It’s more of the same from the Galaxy: Points without playing that well. When Columbus started the season 4-1-1 and topped the East despite some mediocre performances, my natural inclination was to think, “Look at all the points they’ve taken without playing well! Imagine how good they will be when they start to click!” It makes me wary of my interpretation of the Galaxy at the moment. Are they a team that can grind out results...or are they a team with some real issues that a couple late Zlatan winners has masked? It seems to me that the Galaxy are losing a lot of the soccer, but winning most of the moments. Is that a sustainable path? I don’t know. Maybe. Maybe not.
They did almost everything right. They remained patient while up a player; they got to their ideal areas on the field; they had the right players in the right spots; they created a ton of chances. They just didn’t finish them at the same James Bond rate they had been over the first nine games. It was starting to get ridiculous how efficient LAFC had been. The law of averages came back to get them on Sunday.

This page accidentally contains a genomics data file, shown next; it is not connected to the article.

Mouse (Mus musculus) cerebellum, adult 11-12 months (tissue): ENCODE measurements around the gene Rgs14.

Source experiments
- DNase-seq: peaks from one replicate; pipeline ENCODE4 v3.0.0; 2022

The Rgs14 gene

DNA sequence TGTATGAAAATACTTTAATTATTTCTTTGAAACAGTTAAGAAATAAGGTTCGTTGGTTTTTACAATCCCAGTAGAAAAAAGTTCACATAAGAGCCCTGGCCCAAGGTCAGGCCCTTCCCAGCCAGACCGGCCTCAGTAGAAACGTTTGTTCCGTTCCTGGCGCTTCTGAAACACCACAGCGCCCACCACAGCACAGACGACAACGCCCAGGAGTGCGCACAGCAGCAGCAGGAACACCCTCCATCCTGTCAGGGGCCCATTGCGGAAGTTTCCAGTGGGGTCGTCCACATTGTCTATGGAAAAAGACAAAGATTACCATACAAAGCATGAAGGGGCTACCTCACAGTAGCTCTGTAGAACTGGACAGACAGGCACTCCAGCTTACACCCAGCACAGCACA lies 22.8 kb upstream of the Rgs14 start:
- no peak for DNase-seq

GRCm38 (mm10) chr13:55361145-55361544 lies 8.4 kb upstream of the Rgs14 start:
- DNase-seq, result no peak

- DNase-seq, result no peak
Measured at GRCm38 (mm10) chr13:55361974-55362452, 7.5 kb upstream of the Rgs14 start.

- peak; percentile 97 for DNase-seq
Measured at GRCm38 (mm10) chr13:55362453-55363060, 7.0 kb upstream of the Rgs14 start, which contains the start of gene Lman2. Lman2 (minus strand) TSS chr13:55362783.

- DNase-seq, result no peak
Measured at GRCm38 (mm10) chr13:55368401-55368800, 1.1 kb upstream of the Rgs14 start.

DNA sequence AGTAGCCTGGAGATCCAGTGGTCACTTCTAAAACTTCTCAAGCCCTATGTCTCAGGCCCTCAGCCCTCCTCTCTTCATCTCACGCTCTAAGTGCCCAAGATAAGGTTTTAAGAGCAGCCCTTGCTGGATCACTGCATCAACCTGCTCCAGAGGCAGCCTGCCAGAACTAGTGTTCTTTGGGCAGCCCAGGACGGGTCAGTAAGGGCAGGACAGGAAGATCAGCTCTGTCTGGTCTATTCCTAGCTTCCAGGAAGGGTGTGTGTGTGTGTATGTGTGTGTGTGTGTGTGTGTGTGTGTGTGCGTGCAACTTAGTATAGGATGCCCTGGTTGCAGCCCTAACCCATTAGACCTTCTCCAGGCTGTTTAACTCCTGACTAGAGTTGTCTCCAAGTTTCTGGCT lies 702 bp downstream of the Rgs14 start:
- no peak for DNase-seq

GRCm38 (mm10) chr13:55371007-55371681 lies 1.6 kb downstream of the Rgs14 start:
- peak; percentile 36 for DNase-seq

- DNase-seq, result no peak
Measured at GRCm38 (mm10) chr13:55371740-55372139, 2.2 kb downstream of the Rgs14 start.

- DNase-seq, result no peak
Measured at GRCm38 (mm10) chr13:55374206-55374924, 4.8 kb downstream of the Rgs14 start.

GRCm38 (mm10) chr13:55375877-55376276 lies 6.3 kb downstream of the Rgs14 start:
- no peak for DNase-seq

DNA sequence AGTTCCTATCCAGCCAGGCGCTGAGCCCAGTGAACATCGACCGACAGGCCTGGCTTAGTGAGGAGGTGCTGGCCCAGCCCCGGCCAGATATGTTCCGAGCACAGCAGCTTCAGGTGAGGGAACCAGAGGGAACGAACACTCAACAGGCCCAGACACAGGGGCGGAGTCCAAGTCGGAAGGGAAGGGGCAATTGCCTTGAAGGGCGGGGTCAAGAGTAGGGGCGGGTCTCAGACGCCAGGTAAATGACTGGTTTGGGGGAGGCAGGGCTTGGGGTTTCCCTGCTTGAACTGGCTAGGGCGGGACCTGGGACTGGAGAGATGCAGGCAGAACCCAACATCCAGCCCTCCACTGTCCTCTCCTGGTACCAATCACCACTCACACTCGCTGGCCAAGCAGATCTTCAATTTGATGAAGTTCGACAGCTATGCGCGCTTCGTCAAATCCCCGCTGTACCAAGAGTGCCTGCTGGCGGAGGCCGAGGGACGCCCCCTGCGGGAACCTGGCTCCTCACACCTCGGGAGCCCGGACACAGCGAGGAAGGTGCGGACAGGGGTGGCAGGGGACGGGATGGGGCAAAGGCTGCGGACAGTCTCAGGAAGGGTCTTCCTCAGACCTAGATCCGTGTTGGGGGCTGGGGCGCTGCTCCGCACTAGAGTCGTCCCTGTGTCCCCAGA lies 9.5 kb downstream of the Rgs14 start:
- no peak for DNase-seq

Here’s my one soccer thought from the game:
More, I’m happy for the Minnesota United fans. You guys showed up and stayed engaged through a couple bleak years. It felt great to see you celebrating a good team in a gorgeous stadium.
Remi Garde has to be the frontrunner for Sigi Schmid Coach of the Year, doesn’t he? I realize that other teams have been better, but the award should be about performance compared to expectations. Nobody thought Montreal would be near the top of the East, and definitely not without Ignacio Piatti. (For what it's worth, at one point last year I said that Veljko Paunovic should be considered for Coach of the Year; so maybe don’t put it in ink yet.)
New England Revolution